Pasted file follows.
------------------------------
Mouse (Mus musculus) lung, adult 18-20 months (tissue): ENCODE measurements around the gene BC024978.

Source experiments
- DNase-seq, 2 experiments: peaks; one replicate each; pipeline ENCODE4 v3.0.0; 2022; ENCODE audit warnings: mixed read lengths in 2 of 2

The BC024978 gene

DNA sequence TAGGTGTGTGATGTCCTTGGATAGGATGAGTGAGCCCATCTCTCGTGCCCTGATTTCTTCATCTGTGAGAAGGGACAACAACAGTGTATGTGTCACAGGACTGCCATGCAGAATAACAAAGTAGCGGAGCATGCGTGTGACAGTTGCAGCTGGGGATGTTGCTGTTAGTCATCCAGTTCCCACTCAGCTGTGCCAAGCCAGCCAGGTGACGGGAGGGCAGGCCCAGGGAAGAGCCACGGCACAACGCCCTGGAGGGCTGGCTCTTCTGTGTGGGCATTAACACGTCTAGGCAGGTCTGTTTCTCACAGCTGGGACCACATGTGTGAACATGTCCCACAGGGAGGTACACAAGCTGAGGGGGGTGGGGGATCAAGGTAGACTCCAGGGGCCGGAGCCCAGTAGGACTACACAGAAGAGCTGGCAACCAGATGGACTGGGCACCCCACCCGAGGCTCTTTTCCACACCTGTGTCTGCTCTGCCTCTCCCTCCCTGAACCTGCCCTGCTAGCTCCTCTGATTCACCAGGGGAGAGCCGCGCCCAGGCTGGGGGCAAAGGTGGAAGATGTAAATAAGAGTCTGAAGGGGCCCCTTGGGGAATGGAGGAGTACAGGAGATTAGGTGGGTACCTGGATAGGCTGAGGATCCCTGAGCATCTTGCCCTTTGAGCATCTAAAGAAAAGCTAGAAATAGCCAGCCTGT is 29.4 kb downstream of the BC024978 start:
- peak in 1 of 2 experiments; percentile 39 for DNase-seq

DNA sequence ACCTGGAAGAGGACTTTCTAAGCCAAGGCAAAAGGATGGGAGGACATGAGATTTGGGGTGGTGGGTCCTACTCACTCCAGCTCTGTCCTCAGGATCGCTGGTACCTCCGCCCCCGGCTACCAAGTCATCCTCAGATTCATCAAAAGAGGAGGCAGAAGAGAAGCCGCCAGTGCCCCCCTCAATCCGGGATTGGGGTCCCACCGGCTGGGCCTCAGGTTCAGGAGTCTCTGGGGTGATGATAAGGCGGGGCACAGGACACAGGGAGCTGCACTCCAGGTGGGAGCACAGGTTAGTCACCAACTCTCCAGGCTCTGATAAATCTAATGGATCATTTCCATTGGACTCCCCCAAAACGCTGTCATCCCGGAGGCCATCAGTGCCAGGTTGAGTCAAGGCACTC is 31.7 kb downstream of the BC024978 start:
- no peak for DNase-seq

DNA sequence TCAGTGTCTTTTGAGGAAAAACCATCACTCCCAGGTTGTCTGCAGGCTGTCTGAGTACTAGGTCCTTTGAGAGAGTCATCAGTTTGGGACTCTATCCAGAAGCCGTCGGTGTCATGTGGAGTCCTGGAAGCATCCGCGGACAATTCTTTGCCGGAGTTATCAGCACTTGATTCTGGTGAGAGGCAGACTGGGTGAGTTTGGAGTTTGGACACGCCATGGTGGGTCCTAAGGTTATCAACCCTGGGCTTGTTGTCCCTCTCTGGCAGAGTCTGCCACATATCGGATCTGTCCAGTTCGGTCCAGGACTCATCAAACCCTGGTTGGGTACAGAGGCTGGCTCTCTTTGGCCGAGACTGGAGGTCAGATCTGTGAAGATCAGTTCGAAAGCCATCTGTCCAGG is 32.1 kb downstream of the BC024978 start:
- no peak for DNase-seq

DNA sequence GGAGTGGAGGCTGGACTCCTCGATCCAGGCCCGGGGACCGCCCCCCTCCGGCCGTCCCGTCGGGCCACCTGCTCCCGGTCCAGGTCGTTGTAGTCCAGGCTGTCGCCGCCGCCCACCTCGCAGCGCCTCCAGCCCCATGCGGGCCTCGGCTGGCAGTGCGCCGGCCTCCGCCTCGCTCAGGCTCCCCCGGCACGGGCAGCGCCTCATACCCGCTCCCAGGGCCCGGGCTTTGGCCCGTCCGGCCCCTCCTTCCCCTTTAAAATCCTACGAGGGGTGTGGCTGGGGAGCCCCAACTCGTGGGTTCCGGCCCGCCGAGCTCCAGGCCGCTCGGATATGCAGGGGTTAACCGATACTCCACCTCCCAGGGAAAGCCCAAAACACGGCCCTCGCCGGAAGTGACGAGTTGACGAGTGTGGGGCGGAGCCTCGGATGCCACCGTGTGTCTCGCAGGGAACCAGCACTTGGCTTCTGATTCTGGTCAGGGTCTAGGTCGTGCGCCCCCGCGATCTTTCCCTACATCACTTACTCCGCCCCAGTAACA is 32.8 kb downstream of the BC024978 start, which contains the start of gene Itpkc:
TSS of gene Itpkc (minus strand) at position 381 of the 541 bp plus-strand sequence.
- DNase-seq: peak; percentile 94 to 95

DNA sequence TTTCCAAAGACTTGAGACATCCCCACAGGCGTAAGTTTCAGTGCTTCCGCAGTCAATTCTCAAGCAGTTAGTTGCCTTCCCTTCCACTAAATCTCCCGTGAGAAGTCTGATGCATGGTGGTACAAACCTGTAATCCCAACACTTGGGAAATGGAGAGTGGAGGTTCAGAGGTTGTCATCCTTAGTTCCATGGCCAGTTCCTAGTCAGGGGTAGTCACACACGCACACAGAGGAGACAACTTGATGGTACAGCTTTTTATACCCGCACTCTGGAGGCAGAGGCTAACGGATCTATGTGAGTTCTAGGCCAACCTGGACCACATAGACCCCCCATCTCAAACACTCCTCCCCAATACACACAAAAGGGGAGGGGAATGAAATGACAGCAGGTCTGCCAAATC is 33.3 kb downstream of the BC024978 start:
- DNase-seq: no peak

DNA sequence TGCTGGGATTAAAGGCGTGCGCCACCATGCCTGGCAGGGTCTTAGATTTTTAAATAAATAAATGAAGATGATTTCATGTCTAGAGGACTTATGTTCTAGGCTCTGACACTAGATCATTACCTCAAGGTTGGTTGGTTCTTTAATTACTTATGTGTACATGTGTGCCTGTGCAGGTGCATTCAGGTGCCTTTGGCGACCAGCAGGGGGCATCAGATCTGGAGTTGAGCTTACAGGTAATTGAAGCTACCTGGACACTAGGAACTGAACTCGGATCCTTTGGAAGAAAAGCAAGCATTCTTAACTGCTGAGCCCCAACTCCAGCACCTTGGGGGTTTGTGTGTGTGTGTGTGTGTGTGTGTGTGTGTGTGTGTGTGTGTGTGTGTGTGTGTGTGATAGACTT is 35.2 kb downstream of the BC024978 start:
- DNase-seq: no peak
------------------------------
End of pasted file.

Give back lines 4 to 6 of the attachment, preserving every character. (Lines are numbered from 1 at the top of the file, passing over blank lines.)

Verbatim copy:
The BC024978 gene

DNA sequence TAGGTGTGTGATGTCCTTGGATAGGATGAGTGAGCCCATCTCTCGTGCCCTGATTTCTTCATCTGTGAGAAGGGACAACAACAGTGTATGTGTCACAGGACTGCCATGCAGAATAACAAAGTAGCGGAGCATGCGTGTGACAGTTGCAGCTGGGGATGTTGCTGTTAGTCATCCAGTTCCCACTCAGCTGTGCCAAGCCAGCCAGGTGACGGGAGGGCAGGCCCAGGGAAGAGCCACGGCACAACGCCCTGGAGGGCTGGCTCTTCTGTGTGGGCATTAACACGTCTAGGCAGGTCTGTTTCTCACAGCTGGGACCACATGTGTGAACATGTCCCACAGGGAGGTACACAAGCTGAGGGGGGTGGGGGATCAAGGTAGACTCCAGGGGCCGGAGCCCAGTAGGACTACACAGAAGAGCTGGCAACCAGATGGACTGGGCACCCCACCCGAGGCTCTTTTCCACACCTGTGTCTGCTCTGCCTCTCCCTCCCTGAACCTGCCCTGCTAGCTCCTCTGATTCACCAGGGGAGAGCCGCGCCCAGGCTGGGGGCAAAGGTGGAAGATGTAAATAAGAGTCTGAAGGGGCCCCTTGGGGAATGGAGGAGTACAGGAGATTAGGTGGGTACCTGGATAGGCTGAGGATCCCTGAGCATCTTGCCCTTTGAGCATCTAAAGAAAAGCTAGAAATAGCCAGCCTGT is 29.4 kb downstream of the BC024978 start:
- peak in 1 of 2 experiments; percentile 39 for DNase-seq